• Abstract: Heavy antibiotic users are those individuals with the highest exposure to antibiotics. They play an important role as contributors to the increasing risk of antimicrobial resistance. We applied different methods to identify and characterize the group of heavy antibiotic users in Spain as well as their exposure to antibiotics. Data on outpatient prescribing of antimicrobials (ATC J01) in 2010 were obtained from a prescription database covering Aragón (northeastern Spain). The antimicrobial consumption at the individual level was analysed both according to the volume of DDD and the number of packages purchased per year. Heavy antibiotic users were identified according to Lorenz curves and characterized by age, gender, and their antimicrobial prescription profile. Lorenz curves demonstrated substantial differences in the individual use of antimicrobials. Heavy antibiotic users (5% of individuals with highest consumption) were responsible for 21% of the total DDD consumed and received ≥6 packages per year. Elderly adults (≥60 years) and small children (0–9 years) were those exposed to the highest volume of antibiotics and with the most frequent exposure, respectively. Heavy users received a high proportion of antibiotics not recommended as first choice in primary health care. In conclusion, heavy antibiotic users consisted mainly of children and old adults. Inappropriate overuse of antibiotics (high quantity, high frequency, and inappropriate antibiotic choice) leads to a substantial risk of the emergence and spread of resistant bacteria, and interventions to reduce overuse of antibiotics should therefore primarily be targeted children and elderly people.
  • ASC, a Bioactive Steroidal Saponin from Ophitopogin japonicas, Inhibits
           Angiogenesis through Interruption of Src Tyrosine Kinase‐dependent
           Matrix Metalloproteinase Pathway
    • Abstract: Since angiogenesis is an important target for anti‐tumour drugs, the agents that inhibit angiogenesis may help reduce the use of chemotherapy by blocking tumour blood supply. In this study, we investigated a potent angiogenesis inhibitor, ASC, a steroidal saponin compound which has been purified from Ophitopogin japonicus (L.f) Ker.‐Gawl. Our observations showed that ASC significantly suppressed human umbilical vein endothelial cell (HUVECs) growth both in vitro and in vivo. This may be resulted from the G2/M cell cycle arrest effects of ASC. Moreover, ASC inhibited HUVECs invasion and tube formation processes, which were associated with endothelial cells remodelling. A mechanism study indicated that ASC down‐regulated the expression of Src tyrosine kinase, further leading to the blockage of Akt‐dependent maturix metalloproteinases (mainly for MMP‐9) signalling pathway, which was functionally associated with angiogenic blood vessels. Finally, ASC significantly inhibited angiogenesis and MMPs/VEGF expression in the subcutaneously injected matrigel in C57/BL mice. These findings suggest that ASC might be a potential drug candidate in anti‐angiogenesis and anti‐cancer therapies. This article is protected by copyright. All rights reserved.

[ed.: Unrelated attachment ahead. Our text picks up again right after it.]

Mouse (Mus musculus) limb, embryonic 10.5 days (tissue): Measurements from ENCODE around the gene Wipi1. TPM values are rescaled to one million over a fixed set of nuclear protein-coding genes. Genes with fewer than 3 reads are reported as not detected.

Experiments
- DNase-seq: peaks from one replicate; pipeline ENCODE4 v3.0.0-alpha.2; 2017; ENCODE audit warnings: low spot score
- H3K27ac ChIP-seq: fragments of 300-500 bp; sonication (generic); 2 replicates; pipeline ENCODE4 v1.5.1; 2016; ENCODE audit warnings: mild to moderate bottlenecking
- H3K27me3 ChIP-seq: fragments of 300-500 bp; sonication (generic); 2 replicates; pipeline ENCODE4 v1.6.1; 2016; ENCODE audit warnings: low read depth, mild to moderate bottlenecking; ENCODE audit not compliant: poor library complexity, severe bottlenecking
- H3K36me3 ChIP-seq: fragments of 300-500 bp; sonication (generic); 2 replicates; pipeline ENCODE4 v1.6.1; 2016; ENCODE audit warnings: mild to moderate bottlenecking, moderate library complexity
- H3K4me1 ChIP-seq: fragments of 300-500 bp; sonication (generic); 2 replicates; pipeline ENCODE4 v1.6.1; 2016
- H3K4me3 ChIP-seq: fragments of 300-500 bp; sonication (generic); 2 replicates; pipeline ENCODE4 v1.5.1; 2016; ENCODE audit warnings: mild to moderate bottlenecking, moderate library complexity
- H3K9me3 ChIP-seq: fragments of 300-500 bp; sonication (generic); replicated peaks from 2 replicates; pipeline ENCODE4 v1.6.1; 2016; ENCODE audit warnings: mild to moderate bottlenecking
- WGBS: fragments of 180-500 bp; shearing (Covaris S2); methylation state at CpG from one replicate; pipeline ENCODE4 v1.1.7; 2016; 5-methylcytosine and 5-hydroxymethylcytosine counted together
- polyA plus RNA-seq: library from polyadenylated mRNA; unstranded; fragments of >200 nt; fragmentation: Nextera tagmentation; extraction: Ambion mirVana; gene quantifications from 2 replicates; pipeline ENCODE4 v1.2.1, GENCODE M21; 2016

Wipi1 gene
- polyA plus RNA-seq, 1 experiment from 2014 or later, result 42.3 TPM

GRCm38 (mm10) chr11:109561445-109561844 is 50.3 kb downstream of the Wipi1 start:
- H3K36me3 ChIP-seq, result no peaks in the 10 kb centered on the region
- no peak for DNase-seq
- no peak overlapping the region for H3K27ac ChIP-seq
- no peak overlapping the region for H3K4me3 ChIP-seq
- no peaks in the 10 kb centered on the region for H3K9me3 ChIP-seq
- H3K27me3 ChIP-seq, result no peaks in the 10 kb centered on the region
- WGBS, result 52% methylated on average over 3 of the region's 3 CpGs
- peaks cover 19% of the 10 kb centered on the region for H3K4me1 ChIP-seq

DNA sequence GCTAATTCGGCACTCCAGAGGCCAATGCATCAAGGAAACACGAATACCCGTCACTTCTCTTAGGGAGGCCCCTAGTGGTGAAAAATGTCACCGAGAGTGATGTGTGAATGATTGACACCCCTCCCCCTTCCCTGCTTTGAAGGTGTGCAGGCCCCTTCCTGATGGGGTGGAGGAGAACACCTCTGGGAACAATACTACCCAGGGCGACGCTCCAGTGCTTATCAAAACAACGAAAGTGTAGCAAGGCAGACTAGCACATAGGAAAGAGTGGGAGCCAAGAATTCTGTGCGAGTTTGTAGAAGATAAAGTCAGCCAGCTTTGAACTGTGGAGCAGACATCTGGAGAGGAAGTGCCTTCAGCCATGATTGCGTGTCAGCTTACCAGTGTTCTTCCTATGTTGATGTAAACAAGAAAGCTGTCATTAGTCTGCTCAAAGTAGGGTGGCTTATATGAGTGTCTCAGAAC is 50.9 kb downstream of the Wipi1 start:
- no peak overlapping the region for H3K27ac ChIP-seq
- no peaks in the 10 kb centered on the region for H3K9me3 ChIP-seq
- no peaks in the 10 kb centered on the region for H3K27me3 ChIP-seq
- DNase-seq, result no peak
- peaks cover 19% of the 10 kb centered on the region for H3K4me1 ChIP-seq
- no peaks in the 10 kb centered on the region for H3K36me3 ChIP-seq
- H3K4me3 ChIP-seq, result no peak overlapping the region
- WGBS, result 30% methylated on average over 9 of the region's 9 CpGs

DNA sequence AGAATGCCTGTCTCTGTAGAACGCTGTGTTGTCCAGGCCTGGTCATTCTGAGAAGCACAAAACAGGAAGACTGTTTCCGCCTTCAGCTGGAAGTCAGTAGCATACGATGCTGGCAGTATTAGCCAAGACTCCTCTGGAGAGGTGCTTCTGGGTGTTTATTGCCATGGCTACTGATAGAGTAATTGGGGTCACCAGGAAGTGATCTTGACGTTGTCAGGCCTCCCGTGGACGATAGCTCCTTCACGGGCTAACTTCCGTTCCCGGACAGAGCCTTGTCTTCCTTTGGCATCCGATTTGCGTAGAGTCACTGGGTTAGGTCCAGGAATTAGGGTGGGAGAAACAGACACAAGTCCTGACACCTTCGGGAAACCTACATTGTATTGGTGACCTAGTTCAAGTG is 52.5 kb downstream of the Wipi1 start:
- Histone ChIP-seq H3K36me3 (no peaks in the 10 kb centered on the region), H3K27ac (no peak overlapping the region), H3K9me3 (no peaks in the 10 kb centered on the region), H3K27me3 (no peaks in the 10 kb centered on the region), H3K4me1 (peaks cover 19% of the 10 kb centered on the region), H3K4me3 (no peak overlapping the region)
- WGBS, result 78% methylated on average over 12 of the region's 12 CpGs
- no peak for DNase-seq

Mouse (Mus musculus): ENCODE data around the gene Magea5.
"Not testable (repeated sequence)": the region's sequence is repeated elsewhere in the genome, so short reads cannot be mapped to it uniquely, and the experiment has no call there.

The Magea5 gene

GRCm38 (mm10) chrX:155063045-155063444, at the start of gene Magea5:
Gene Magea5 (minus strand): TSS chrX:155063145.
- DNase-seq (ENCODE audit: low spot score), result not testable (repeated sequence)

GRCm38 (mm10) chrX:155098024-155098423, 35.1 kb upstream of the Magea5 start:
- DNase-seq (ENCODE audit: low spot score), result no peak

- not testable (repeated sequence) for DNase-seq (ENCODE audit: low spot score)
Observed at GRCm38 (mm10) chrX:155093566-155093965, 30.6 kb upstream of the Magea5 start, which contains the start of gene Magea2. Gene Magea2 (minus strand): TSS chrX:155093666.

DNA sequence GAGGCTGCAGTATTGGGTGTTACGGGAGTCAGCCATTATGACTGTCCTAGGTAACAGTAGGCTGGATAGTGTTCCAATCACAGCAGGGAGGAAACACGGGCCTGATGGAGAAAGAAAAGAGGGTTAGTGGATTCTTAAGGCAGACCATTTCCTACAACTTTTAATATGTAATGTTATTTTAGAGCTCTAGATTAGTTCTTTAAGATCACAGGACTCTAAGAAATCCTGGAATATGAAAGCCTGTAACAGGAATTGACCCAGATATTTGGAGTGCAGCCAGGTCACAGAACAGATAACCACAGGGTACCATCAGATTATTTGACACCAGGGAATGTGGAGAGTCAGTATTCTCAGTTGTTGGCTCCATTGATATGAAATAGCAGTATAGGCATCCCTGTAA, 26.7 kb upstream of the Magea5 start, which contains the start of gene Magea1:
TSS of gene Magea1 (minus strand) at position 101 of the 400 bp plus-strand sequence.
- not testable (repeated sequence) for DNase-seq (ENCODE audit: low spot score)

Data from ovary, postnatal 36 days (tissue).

• Different Effects Of Cabergoline And Bromocriptine On Metabolic And
           Cardiovascular Risk Factors In Patients With Elevated Prolactin Levels
    • Abstract: Hyperprolactinaemia is suggested to be associated with metabolic and hormonal complications. No previous study has compared the effect of different dopamine agonists on plasma lipids, carbohydrate metabolism markers and cardiovascular risk factors in patients with elevated prolactin levels. The study included eight bromocriptine‐resistant women with prolactinoma (group 1) and twelve matched women with hyperprolactinaemia unrelated to prolactinoma (group 2). Group 1 was then treated with cabergoline, while group 2 with bromocriptine. Plasma lipids, glucose homeostasis markers and plasma levels of prolactin, insulin‐like growth factor‐1 (IGF‐1), and cardiovascular risk factors were assessed before and after 6 months of therapy. Both treatments normalized plasma prolactin levels. Cabergoline reduced triglycerides, 2‐hr post‐challenge plasma glucose, the homeostatic model assessment of insulin resistance (HOMA‐IR), and circulating levels of IGF‐1, free fatty acids (FFA), uric acid, high‐sensitivity C‐reactive protein (hsCRP), homocysteine and fibrinogen, as well as increased HDL‐cholesterol and 25‐hydroxyvitamin D. With the exception of a reduction in HOMA‐IR, bromocriptine treatment produced no significant effect on the investigated biomarkers. Cabergoline was superior to bromocriptine in affecting 2‐hr post‐challenge plasma glucose levels, HOMA‐IR, as well as circulating levels of IGF‐1, FFA, uric acid, hsCRP, homocysteine, fibrinogen and 25‐hydroxyvitamin D. Our results may suggest that cabergoline is superior to bromocriptine when it comes to affecting atherogenic dyslipidaemia, insulin sensitivity and circulating levels of cardiovascular risk factors in hyperprolactinaemic patients. These findings seem to support previous observations that cabergoline may be a better treatment for patients with elevated prolactin levels than bromocriptine. This article is protected by copyright. All rights reserved.
  • Simplified Acute Physiology Score II/Acute Physiology and Chronic Health